• describe opportunities for Deaf individual and group artistic expression that have emerged in Canada since 1945 (e.g., Canadian Cultural Society of the Deaf, National Festival of the Arts, Defty Award, Deaf Canada Conference, Miss Deaf Canada Pageant, Théâtre Visuel des Sourds, Canadian Theatre of the Deaf, Deaf Culture Centre);
• identify and describe continuing efforts by Deaf Canadian groups and individuals to promote equity and multiculturalism since 1945 (e.g., Canadian Association of the Deaf, Canadian Cultural Society of the Deaf, David Peikoff, Forrest Nickerson, David G. Mason, Ronald Fee, Charmaine Letourneau, Gary Malkowski);
• describe developments in Canada’s sources of Deaf culture & community resources since 1945 (e.g., Canadian Association of the Deaf, Canadian Cultural Society of the Deaf, Canadian Deaf Sport Association, etc.);

Research
By the end of this course, students will:
• formulate different types of questions (e.g., factual: What were the elements of the shift in the Deaf education? causal: What were the causes of educational shifts?; comparative: Contrast the patterns of Deaf education in different decades since 1945?; speculative: What would be some of the consequences of  innovative technological changes?) when researching historical topics, issues, and events;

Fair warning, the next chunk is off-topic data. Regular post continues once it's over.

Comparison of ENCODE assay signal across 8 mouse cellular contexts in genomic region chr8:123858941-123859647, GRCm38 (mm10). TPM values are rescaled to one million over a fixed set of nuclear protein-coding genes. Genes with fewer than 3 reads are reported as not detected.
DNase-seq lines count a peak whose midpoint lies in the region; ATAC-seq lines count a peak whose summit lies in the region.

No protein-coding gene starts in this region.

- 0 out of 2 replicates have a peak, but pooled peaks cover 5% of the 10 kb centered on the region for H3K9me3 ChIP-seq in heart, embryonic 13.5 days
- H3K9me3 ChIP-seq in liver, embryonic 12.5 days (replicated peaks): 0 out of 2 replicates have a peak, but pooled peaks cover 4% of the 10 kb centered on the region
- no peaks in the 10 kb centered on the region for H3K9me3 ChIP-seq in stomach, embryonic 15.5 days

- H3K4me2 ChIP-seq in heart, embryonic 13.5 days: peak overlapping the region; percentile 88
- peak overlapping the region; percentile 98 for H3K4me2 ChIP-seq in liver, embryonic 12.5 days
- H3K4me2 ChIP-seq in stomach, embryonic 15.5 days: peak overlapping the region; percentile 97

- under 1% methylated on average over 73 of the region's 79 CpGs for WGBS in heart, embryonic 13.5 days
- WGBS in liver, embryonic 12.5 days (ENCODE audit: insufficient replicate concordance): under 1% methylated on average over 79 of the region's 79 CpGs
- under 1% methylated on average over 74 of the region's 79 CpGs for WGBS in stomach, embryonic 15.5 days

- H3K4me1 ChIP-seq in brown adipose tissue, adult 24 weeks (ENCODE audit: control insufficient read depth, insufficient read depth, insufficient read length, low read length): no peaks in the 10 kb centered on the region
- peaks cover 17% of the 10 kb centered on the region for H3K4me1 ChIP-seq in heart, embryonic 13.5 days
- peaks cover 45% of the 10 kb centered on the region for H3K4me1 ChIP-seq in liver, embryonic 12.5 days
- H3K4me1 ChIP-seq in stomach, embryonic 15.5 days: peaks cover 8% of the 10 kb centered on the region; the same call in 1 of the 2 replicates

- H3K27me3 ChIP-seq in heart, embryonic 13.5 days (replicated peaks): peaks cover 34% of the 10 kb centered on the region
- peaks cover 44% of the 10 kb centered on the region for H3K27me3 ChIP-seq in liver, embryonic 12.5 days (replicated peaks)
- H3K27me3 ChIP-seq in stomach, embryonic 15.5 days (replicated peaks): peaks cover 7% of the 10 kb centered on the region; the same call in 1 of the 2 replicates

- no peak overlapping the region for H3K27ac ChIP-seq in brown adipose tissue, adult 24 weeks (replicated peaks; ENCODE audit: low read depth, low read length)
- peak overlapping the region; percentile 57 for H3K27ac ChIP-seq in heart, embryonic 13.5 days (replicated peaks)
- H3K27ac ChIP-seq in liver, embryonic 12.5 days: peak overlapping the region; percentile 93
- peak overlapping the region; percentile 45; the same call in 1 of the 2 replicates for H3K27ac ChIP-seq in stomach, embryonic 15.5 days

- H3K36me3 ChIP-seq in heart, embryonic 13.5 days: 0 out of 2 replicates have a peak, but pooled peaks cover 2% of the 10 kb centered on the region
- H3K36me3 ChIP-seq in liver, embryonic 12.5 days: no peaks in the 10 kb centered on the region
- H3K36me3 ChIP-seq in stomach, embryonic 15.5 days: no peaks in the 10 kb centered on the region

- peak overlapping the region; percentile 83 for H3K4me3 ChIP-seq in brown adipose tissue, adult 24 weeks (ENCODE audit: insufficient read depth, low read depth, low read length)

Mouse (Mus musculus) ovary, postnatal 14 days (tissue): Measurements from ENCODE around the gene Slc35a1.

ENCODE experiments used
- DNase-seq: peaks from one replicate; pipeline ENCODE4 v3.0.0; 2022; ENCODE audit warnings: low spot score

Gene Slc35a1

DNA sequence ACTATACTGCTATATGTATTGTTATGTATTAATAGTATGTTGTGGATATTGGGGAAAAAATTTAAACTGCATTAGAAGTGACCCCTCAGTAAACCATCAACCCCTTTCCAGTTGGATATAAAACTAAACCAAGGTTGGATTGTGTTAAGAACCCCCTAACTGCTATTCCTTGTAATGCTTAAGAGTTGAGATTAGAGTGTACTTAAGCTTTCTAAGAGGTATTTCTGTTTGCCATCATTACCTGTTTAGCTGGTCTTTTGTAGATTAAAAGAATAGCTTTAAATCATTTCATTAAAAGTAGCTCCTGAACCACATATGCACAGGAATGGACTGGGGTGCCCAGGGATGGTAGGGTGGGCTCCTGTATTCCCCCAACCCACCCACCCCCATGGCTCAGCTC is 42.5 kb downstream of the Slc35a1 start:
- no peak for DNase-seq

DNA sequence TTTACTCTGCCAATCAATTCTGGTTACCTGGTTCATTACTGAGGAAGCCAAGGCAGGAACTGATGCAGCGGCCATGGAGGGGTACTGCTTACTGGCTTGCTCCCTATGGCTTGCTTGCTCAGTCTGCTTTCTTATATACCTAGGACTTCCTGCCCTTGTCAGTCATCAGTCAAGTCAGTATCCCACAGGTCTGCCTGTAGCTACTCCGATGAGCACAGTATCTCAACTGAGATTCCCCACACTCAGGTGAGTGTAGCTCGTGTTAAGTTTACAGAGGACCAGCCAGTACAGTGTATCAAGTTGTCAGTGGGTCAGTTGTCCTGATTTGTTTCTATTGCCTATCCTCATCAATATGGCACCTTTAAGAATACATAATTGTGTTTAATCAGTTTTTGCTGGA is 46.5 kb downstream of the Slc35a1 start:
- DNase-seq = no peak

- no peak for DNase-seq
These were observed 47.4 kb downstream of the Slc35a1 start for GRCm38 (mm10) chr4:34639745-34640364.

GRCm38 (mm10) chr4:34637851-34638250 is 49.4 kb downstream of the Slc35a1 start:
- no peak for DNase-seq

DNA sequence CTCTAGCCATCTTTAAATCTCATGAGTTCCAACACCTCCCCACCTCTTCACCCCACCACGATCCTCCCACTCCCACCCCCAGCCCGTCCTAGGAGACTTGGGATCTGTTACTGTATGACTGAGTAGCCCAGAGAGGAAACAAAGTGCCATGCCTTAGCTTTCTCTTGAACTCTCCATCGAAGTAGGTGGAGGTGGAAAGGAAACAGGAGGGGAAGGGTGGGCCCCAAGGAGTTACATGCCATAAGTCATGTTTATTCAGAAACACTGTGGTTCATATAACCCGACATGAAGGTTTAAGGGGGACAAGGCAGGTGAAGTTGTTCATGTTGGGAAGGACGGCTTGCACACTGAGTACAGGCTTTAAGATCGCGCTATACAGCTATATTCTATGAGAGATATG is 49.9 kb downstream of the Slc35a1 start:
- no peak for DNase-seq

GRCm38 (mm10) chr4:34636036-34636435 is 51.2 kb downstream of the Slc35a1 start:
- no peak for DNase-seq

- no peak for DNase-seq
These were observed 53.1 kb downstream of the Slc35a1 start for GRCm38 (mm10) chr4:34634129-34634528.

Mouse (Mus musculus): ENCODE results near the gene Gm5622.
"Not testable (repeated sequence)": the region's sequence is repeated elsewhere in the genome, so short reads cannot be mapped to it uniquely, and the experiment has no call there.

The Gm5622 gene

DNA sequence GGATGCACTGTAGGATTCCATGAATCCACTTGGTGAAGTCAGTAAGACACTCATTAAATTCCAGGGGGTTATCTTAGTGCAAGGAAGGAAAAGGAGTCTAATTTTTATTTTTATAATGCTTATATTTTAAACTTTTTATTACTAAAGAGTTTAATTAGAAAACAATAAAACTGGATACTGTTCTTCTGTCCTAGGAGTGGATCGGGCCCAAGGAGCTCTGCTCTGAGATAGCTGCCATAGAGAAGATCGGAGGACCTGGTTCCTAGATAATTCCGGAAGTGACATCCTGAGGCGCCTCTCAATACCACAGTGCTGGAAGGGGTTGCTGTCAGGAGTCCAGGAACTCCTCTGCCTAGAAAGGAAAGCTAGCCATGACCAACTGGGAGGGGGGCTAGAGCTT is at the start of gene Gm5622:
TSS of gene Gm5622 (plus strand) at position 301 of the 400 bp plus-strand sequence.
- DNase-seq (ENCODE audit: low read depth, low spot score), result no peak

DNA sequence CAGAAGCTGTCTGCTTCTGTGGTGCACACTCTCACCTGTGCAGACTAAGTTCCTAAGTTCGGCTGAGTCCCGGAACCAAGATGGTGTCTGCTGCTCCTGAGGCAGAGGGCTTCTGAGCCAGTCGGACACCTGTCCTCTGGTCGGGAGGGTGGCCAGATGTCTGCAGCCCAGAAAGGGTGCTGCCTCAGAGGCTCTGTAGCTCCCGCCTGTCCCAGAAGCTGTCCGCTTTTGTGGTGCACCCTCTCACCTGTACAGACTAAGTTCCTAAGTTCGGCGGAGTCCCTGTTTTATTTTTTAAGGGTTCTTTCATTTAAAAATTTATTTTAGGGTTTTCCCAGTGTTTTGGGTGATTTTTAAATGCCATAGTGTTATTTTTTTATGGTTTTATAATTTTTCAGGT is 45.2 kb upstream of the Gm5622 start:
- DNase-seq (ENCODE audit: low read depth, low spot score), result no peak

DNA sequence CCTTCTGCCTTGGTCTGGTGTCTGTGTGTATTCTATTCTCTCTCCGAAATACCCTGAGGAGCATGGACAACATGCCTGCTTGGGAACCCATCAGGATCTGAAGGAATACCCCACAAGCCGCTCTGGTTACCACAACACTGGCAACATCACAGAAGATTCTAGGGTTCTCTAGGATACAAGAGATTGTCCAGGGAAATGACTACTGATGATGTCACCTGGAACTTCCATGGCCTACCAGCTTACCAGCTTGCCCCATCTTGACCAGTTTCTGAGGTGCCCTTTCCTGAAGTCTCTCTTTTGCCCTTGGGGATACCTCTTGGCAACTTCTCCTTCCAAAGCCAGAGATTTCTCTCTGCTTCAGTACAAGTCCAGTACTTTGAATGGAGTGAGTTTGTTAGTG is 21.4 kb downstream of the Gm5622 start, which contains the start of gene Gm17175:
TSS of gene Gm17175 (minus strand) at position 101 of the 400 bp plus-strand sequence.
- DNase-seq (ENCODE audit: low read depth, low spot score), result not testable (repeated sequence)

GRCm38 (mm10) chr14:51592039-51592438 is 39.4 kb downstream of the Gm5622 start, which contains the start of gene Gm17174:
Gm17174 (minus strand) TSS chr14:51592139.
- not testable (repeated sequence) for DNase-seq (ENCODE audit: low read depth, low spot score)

• gather information on Deaf Canadian history and current events from a variety of sources (e.g., textbooks and reference books, newspapers, interviews, the Internet) found in various locations (e.g., school libraries, resource centres, Deaf Culture Centre, museums, historic sites, community and government resources);
• distinguish between primary and secondary sources of information (e.g., primary: diaries, documents; secondary: textbooks, television documentaries), and use both in historical research;
• evaluate the credibility of sources and information (e.g., by considering the authority, expertise of the source and checking the information for accuracy, underlying assumptions, stereotypes, prejudice, and bias);
• organize and record information gathered through research (e.g., using notes, lists, concept webs, timelines, charts, maps, graphs, mind maps);
• formulate and use a thesis statement when researching a historical topic or issue;

Interpretation and Analysis
By the end of this course, students will:

• analyse information, employing concepts and theories appropriate to historical inquiry (e.g., chronology, cause and effect, short- and long-term consequences);
• identify different viewpoints and explicit biases when interpreting information for research or when participating in a discussion;
• draw conclusions and make reasoned generalizations or appropriate predictions on the basis of relevant and sufficient supporting evidence;

Communication
By the end of this course, students will:

• express ideas, arguments, and conclusions, as appropriate for the audience and purpose, using a variety of styles and forms (e.g., reports, essays, debates, role playing, group presentations);
• use an accepted form of documentation (e.g., footnotes, endnotes, or author-date citations; bibliographies or reference lists) to acknowledge all sources of information, including electronic sources;
• use appropriate terminology to communicate results of inquiries into historical topics and issues.